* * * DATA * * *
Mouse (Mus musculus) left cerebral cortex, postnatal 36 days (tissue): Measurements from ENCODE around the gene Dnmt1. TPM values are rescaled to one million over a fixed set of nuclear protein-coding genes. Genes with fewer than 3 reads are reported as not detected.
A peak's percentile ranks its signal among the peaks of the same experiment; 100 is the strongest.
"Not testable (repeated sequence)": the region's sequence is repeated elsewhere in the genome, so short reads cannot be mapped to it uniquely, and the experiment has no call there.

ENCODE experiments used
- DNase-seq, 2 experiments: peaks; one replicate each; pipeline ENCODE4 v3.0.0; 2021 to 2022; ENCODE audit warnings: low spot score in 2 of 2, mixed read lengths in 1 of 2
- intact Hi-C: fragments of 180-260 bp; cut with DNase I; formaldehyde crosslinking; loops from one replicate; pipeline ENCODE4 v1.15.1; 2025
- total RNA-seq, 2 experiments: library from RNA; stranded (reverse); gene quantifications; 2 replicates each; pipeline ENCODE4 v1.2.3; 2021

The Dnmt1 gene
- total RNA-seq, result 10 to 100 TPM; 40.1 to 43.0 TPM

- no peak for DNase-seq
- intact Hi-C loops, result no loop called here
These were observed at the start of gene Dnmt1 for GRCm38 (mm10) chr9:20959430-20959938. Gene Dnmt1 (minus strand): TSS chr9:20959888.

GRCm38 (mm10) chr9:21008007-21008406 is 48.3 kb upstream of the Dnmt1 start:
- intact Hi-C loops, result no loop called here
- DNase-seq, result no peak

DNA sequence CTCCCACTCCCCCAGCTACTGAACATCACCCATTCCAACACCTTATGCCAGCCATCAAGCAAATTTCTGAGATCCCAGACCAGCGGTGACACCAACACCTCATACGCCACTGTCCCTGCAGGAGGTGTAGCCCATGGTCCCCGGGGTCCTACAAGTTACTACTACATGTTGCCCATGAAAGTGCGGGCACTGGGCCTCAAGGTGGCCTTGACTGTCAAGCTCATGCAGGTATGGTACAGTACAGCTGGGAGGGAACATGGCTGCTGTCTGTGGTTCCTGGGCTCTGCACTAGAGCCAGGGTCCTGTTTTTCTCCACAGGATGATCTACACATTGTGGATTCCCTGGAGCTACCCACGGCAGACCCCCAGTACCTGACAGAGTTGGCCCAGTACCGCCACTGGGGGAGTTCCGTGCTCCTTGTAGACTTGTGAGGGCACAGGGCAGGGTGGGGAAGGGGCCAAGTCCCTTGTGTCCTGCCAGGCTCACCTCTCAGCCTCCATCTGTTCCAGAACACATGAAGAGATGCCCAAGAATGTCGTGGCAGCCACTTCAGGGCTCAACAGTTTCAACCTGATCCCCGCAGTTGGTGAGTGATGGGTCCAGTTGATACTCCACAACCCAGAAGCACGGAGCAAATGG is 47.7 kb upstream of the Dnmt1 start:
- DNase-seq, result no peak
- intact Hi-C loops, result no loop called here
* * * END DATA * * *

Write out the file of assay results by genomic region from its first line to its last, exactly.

Mouse (Mus musculus) left cerebral cortex, postnatal 36 days (tissue): Measurements from ENCODE around the gene Dnmt1. TPM values are rescaled to one million over a fixed set of nuclear protein-coding genes. Genes with fewer than 3 reads are reported as not detected.
A peak's percentile ranks its signal among the peaks of the same experiment; 100 is the strongest.
"Not testable (repeated sequence)": the region's sequence is repeated elsewhere in the genome, so short reads cannot be mapped to it uniquely, and the experiment has no call there.

ENCODE experiments used
- DNase-seq, 2 experiments: peaks; one replicate each; pipeline ENCODE4 v3.0.0; 2021 to 2022; ENCODE audit warnings: low spot score in 2 of 2, mixed read lengths in 1 of 2
- intact Hi-C: fragments of 180-260 bp; cut with DNase I; formaldehyde crosslinking; loops from one replicate; pipeline ENCODE4 v1.15.1; 2025
- total RNA-seq, 2 experiments: library from RNA; stranded (reverse); gene quantifications; 2 replicates each; pipeline ENCODE4 v1.2.3; 2021

The Dnmt1 gene
- total RNA-seq, result 10 to 100 TPM; 40.1 to 43.0 TPM

- no peak for DNase-seq
- intact Hi-C loops, result no loop called here
These were observed at the start of gene Dnmt1 for GRCm38 (mm10) chr9:20959430-20959938. Gene Dnmt1 (minus strand): TSS chr9:20959888.

GRCm38 (mm10) chr9:21008007-21008406 is 48.3 kb upstream of the Dnmt1 start:
- intact Hi-C loops, result no loop called here
- DNase-seq, result no peak

DNA sequence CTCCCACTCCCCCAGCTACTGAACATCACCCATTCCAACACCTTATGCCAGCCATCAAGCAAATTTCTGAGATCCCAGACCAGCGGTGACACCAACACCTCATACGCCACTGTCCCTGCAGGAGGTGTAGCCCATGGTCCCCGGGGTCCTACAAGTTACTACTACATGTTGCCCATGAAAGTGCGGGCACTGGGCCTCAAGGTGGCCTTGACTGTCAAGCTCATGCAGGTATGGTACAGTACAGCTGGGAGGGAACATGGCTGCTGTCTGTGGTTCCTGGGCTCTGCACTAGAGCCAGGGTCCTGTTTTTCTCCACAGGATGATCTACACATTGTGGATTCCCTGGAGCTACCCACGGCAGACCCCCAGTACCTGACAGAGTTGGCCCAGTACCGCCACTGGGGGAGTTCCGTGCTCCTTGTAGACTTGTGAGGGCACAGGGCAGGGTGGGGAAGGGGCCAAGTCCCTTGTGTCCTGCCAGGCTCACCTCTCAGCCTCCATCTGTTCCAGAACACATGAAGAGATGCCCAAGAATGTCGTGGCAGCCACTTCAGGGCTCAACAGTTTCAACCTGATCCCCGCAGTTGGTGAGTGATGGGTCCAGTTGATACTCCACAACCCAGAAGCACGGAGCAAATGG is 47.7 kb upstream of the Dnmt1 start:
- DNase-seq, result no peak
- intact Hi-C loops, result no loop called here